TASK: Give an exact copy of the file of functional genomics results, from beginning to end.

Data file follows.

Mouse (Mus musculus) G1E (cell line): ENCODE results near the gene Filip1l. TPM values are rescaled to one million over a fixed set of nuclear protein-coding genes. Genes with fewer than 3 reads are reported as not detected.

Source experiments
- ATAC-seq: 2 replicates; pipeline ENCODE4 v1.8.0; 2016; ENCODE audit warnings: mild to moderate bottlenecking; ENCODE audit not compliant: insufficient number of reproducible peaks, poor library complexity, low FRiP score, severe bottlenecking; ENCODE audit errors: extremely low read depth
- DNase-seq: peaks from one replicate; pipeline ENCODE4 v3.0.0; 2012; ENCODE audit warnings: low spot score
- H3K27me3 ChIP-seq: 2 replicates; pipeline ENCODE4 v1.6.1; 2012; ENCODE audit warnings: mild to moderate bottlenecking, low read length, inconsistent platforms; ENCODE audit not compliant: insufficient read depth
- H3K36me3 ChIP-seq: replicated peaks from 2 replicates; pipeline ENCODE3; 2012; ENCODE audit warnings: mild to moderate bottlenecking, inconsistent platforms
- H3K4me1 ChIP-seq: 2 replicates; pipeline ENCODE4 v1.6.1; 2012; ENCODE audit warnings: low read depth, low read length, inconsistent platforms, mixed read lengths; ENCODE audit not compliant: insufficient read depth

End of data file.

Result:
Mouse (Mus musculus) G1E (cell line): ENCODE results near the gene Filip1l. TPM values are rescaled to one million over a fixed set of nuclear protein-coding genes. Genes with fewer than 3 reads are reported as not detected.

Source experiments
- ATAC-seq: 2 replicates; pipeline ENCODE4 v1.8.0; 2016; ENCODE audit warnings: mild to moderate bottlenecking; ENCODE audit not compliant: insufficient number of reproducible peaks, poor library complexity, low FRiP score, severe bottlenecking; ENCODE audit errors: extremely low read depth
- DNase-seq: peaks from one replicate; pipeline ENCODE4 v3.0.0; 2012; ENCODE audit warnings: low spot score
- H3K27me3 ChIP-seq: 2 replicates; pipeline ENCODE4 v1.6.1; 2012; ENCODE audit warnings: mild to moderate bottlenecking, low read length, inconsistent platforms; ENCODE audit not compliant: insufficient read depth
- H3K36me3 ChIP-seq: replicated peaks from 2 replicates; pipeline ENCODE3; 2012; ENCODE audit warnings: mild to moderate bottlenecking, inconsistent platforms
- H3K4me1 ChIP-seq: 2 replicates; pipeline ENCODE4 v1.6.1; 2012; ENCODE audit warnings: low read depth, low read length, inconsistent platforms, mixed read lengths; ENCODE audit not compliant: insufficient read depth